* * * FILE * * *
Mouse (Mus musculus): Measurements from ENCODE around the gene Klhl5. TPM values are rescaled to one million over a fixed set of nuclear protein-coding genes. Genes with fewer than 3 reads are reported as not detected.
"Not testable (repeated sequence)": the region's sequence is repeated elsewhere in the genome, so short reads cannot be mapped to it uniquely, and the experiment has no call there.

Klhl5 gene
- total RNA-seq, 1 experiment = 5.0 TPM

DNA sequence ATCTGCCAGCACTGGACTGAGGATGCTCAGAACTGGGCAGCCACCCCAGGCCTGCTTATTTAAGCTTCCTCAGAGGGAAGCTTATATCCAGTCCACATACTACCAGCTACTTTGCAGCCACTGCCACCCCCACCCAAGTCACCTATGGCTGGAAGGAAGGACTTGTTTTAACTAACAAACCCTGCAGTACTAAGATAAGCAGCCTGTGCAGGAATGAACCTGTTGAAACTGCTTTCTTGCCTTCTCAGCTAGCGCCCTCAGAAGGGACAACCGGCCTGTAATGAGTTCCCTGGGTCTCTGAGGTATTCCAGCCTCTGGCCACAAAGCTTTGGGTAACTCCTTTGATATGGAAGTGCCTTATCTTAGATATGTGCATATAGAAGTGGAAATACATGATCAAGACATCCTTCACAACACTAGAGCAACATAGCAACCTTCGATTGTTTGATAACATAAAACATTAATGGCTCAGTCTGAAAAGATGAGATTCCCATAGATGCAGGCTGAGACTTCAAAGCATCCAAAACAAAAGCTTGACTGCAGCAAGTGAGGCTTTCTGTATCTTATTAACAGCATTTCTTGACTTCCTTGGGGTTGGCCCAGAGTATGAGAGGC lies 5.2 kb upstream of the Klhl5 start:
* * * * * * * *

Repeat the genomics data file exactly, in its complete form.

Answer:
Mouse (Mus musculus): Measurements from ENCODE around the gene Klhl5. TPM values are rescaled to one million over a fixed set of nuclear protein-coding genes. Genes with fewer than 3 reads are reported as not detected.
"Not testable (repeated sequence)": the region's sequence is repeated elsewhere in the genome, so short reads cannot be mapped to it uniquely, and the experiment has no call there.

Klhl5 gene
- total RNA-seq, 1 experiment = 5.0 TPM

DNA sequence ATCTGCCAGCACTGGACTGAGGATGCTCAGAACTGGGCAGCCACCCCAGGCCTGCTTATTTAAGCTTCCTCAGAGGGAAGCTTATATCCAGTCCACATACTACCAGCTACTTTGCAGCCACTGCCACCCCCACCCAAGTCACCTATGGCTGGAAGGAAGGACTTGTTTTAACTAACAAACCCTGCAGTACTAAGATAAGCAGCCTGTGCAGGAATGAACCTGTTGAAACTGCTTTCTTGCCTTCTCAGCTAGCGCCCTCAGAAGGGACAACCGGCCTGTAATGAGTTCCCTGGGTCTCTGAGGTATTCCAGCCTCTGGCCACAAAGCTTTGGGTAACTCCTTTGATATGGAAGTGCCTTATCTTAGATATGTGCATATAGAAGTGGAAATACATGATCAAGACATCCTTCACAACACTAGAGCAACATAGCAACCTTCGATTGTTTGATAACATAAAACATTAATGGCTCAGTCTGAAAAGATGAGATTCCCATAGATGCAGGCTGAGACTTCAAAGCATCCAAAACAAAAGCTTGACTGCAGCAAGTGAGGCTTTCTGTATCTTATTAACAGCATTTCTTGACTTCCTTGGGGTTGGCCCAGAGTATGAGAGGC lies 5.2 kb upstream of the Klhl5 start: